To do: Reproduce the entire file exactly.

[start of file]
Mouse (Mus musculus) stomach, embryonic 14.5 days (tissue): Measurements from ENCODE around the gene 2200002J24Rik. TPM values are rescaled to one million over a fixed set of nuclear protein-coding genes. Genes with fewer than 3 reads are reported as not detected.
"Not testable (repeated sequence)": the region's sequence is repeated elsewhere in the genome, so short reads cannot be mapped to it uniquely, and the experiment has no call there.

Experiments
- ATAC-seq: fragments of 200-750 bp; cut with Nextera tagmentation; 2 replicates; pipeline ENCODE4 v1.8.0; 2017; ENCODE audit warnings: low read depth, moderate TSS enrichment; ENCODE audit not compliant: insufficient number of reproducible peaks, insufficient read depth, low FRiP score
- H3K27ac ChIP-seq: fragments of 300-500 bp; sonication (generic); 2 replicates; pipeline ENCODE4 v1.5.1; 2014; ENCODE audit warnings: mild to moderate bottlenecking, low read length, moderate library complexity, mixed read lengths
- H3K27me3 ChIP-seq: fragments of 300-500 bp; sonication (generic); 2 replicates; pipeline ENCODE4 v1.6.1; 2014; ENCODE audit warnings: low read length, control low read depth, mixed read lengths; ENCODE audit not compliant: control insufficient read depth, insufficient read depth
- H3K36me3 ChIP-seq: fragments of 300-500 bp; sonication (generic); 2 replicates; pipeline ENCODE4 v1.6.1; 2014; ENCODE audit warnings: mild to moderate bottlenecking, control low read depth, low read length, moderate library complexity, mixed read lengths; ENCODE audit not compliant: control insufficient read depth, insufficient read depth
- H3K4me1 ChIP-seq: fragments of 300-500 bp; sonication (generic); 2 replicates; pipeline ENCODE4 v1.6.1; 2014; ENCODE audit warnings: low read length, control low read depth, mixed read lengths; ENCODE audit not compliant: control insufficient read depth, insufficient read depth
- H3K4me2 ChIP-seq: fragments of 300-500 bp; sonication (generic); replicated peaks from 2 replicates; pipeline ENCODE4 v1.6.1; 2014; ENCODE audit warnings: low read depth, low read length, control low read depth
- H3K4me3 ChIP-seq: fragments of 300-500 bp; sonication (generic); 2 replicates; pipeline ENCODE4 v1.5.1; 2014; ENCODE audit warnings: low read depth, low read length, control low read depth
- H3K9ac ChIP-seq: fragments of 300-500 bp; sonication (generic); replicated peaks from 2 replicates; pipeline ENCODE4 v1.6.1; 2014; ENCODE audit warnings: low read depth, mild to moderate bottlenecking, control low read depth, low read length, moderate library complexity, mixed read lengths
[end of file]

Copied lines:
Mouse (Mus musculus) stomach, embryonic 14.5 days (tissue): Measurements from ENCODE around the gene 2200002J24Rik. TPM values are rescaled to one million over a fixed set of nuclear protein-coding genes. Genes with fewer than 3 reads are reported as not detected.
"Not testable (repeated sequence)": the region's sequence is repeated elsewhere in the genome, so short reads cannot be mapped to it uniquely, and the experiment has no call there.

Experiments
- ATAC-seq: fragments of 200-750 bp; cut with Nextera tagmentation; 2 replicates; pipeline ENCODE4 v1.8.0; 2017; ENCODE audit warnings: low read depth, moderate TSS enrichment; ENCODE audit not compliant: insufficient number of reproducible peaks, insufficient read depth, low FRiP score
- H3K27ac ChIP-seq: fragments of 300-500 bp; sonication (generic); 2 replicates; pipeline ENCODE4 v1.5.1; 2014; ENCODE audit warnings: mild to moderate bottlenecking, low read length, moderate library complexity, mixed read lengths
- H3K27me3 ChIP-seq: fragments of 300-500 bp; sonication (generic); 2 replicates; pipeline ENCODE4 v1.6.1; 2014; ENCODE audit warnings: low read length, control low read depth, mixed read lengths; ENCODE audit not compliant: control insufficient read depth, insufficient read depth
- H3K36me3 ChIP-seq: fragments of 300-500 bp; sonication (generic); 2 replicates; pipeline ENCODE4 v1.6.1; 2014; ENCODE audit warnings: mild to moderate bottlenecking, control low read depth, low read length, moderate library complexity, mixed read lengths; ENCODE audit not compliant: control insufficient read depth, insufficient read depth
- H3K4me1 ChIP-seq: fragments of 300-500 bp; sonication (generic); 2 replicates; pipeline ENCODE4 v1.6.1; 2014; ENCODE audit warnings: low read length, control low read depth, mixed read lengths; ENCODE audit not compliant: control insufficient read depth, insufficient read depth
- H3K4me2 ChIP-seq: fragments of 300-500 bp; sonication (generic); replicated peaks from 2 replicates; pipeline ENCODE4 v1.6.1; 2014; ENCODE audit warnings: low read depth, low read length, control low read depth
- H3K4me3 ChIP-seq: fragments of 300-500 bp; sonication (generic); 2 replicates; pipeline ENCODE4 v1.5.1; 2014; ENCODE audit warnings: low read depth, low read length, control low read depth
- H3K9ac ChIP-seq: fragments of 300-500 bp; sonication (generic); replicated peaks from 2 replicates; pipeline ENCODE4 v1.6.1; 2014; ENCODE audit warnings: low read depth, mild to moderate bottlenecking, control low read depth, low read length, moderate library complexity, mixed read lengths